A radical re-think of DB funding?
By Rosalind Connor, Partner, Arc Pensions Law LLP
September 16 2020 - The Pensions Regulator (TPR) is looking to shake up how it regulates the funding of defined benefit pension
schemes. TPR announced a first stage consultation earlier this year, which is due to inform a new code of practice on funding direct benefit (DB)
schemes. However, many in the industry are asking why the approach needs to be overhauled at all, since the existing arrangements are widely understood
and work well.
Indeed, many regard the existing DB scheme funding regime under Part 3 of the Pensions Act 2004 as one of the pension industry's
regulatory success stories. This regime has enabled schemes which had invested in inappropriate ways because of the constraints of the previous
regime to find a funding basis that worked for them, and which was specific to their benefit structures, membership, investments and employers.
Despite some initial uncertainty about how the legal obligation to negotiate and agree valuations might work in practice, this regulatory regime has
started to work rather well for a the vast majority of schemes. The industry now has its head around the existing requirements and schemes are
comfortably and efficiently agreeing valuations with their employers. So why does TPR want to change everything?
The impetus for change appears to have emerged from the
2018 white paper "Protecting Defined Benefit Pension Schemes". Interestingly,
the paper noted that "the government believes the system is working well for the majority of Defined Benefit schemes, trustees and sponsoring
employers," although it went on to say that "we need a tougher approach for those few whose irresponsible decisions impact on their pension scheme.
" The paper also spoke of the need for more robust regulation, greater transparency and of "clarifying the rules and expectations, for example
through a clearer, enforceable Defined Benefit Funding Code, but otherwise not making fundamental changes to the existing system."
It appears, however, that the proposed new code will indeed make fundamental changes to the current system as regards the regulation
of DB scheme funding. The regulator clearly has concerns that the less advised schemes may still not have a robust employer-trustee negotiation and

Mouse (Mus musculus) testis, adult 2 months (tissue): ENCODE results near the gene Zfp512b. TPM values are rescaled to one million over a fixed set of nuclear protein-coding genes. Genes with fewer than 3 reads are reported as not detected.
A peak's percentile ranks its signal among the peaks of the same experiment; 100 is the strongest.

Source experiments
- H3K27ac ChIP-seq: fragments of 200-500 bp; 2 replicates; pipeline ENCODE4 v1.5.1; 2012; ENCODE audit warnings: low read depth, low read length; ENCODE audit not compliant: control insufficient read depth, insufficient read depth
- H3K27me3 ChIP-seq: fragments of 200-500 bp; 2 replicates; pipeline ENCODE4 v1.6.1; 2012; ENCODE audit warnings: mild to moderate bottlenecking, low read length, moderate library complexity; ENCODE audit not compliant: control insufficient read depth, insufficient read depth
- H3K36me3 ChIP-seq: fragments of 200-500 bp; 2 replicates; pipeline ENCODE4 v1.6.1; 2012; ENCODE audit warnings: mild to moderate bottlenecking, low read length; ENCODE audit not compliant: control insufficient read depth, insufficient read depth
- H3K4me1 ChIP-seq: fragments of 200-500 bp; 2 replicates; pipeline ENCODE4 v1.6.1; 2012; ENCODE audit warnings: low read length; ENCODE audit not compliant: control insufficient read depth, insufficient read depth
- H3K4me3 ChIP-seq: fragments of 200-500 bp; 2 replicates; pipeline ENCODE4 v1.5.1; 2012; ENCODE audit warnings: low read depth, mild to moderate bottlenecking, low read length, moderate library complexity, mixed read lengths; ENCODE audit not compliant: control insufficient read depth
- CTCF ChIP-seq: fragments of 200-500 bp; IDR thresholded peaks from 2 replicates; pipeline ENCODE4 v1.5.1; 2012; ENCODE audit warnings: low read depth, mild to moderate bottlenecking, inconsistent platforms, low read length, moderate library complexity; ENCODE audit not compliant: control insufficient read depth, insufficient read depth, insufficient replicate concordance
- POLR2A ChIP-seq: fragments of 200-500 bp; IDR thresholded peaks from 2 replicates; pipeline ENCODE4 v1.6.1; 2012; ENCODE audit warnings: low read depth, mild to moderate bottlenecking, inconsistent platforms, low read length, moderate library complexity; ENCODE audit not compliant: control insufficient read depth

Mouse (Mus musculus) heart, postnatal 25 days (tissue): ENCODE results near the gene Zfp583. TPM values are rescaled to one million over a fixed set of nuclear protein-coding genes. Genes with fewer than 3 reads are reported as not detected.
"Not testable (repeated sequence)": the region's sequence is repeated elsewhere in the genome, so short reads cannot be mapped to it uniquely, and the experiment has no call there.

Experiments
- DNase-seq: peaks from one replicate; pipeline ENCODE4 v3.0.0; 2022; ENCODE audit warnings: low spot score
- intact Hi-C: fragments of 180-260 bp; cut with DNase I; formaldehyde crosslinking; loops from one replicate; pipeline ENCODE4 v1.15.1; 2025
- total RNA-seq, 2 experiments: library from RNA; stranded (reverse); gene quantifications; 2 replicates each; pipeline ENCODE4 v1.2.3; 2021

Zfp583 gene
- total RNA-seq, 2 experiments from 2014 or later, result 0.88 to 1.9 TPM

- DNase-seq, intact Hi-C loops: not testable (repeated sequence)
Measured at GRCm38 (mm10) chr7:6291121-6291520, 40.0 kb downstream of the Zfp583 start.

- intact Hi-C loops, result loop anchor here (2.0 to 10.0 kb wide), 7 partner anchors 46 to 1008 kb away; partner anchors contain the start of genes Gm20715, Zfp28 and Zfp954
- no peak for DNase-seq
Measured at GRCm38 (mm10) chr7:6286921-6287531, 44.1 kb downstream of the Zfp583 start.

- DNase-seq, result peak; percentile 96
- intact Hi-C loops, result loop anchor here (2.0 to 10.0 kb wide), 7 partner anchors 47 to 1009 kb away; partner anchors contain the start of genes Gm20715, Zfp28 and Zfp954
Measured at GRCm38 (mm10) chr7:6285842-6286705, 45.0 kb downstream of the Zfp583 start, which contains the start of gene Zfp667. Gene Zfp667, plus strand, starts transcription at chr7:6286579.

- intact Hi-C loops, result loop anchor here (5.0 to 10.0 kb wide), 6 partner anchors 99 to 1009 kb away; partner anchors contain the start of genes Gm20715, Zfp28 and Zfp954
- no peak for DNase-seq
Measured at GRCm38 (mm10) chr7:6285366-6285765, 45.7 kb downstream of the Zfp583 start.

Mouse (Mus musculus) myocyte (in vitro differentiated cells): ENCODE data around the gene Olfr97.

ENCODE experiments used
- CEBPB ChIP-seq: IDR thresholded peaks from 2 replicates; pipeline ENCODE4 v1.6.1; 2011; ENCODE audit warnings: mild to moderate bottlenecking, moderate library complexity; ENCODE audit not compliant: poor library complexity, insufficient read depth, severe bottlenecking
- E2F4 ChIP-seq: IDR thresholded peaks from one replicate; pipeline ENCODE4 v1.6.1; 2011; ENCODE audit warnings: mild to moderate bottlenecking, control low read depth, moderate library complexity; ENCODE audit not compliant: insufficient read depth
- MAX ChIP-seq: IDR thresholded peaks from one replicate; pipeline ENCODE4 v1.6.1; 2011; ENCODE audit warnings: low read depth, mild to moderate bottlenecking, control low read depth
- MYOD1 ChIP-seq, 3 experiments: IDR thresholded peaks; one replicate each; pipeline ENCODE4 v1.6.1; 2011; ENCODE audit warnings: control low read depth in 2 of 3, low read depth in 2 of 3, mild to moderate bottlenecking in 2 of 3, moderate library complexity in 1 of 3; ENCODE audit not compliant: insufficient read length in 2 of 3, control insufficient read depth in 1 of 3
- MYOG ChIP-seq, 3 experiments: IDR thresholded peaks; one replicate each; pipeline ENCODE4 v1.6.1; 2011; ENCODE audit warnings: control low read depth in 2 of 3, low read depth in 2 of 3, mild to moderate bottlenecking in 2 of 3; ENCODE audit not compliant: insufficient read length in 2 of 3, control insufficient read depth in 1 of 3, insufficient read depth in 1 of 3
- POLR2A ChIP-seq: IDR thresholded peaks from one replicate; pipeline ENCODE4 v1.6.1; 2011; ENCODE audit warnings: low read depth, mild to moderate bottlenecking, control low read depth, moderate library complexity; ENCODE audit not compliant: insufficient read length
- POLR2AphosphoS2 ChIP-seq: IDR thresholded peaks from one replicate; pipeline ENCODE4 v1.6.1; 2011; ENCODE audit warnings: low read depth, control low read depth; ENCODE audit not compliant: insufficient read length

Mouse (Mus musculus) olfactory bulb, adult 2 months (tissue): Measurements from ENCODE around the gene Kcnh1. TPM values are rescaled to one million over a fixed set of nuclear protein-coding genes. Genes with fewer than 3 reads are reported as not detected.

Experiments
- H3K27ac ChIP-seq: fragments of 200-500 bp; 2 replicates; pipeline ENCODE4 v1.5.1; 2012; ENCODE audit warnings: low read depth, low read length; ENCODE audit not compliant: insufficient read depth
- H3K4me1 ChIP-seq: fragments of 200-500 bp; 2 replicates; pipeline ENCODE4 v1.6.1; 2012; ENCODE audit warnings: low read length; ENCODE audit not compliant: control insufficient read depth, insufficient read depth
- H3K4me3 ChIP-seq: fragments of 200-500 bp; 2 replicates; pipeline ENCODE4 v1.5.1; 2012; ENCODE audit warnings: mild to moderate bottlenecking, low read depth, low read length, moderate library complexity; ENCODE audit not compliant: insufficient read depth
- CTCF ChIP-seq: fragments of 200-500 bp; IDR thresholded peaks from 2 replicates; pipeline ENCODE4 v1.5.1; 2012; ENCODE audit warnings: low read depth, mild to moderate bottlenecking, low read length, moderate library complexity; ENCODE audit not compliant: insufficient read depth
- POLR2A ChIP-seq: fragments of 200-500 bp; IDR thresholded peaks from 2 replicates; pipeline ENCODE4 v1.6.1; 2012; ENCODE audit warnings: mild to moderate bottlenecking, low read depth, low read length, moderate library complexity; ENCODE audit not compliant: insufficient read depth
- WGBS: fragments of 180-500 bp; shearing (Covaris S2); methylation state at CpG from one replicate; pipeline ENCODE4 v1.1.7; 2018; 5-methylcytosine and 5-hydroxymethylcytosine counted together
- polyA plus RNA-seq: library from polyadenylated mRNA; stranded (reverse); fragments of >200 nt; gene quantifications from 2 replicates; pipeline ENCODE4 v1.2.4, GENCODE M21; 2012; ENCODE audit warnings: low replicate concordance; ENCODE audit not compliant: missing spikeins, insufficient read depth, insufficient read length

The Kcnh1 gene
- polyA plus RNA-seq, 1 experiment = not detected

they want to be able to police these more closely. However, there is also a practical problem for the Regulator. As a levy-funded body, it is
supposed to use its resources efficiently. TPR has significant powers under section 231, which allow it to impose its own valuation or schedule of
contributions in certain circumstances. However, it appears that making regular use of this power would consume a disproportionate level of TPR's
resources. Indeed, merely assessing whether those powers could be used would use a large proportion of the actuarial personnel available.
The system proposed by the consultation would provide a way around this problem with a twin track approach. The proposal is that
schemes may choose either a "fast track" or "bespoke" valuation. A fast track valuation must follow certain constraints set out by TPR as to the
assumptions and process. A bespoke valuation would mean that the scheme has a scheme specific valuation, as is currently required. The idea for the
proposed fast-track valuation is that, if your valuation falls within the fast track criteria, the regulator will not look at it in any more detail,
but will instead focus on bespoke schemes, only checking whether those give rise to the use of its powers.
This may well be a practical resourcing solution for TPR, but it doesn't amend the legislation, and so cannot adequately address
the legal duties of trustees or TPR's powers. The law still expects each scheme to look at its specific position and negotiation of its own
valuation with the employer. Nor does the law does allow TPR to only consider its powers as regards those that don't follow its chosen processes.
Just as importantly, the law does not allow trustees to ignore their fiduciary duties in funding a scheme, simply on the grounds that they have
followed a process that TPR has set out.
Introducing such wide ranging changes is a particular challenge at a time of significant economic flux. Indeed, introducing such a
novel twin-track approach at all seems to go beyond the 2018 white paper's ambition for greater regulatory clarity - but without any "fundamental
change" to the regulatory regime.
In its introduction to this year's consultation document, TPR says it is "seeking to create a sustainable framework, which provides
the right balance between the security of member benefits and the costs to employers of running their DB schemes." It may be argued that the twin
track approach would reduce the costs of running such schemes. However, any such savings must be offset against the costs to schemes of adjusting
to a new system of regulation.
In terms of ensuring the effectiveness and cost efficiency of the regulatory regime, following a well-trodden path must surely be
the best course of action. Continuing to use an effective and widely understood system allows trustees to focus time and money on new challenges,
such as GMP equalisation, or on long neglected areas, such as data and benefit audits. It also gives trustees more time to focus on taking prudent
steps to protect schemes from the ravages of the economic fallout from the ongoing coronavirus pandemic.
We are now expecting a new draft code to be published, which is due to come into force in late 2021. That draft code will be subject
to a further round of consultation. Obviously, there is a long way to go yet before the new code is finalised. However, in the absence of a
significant rethink of the current proposals, the clash between the law, the guidance and the practicalities of the present structure look set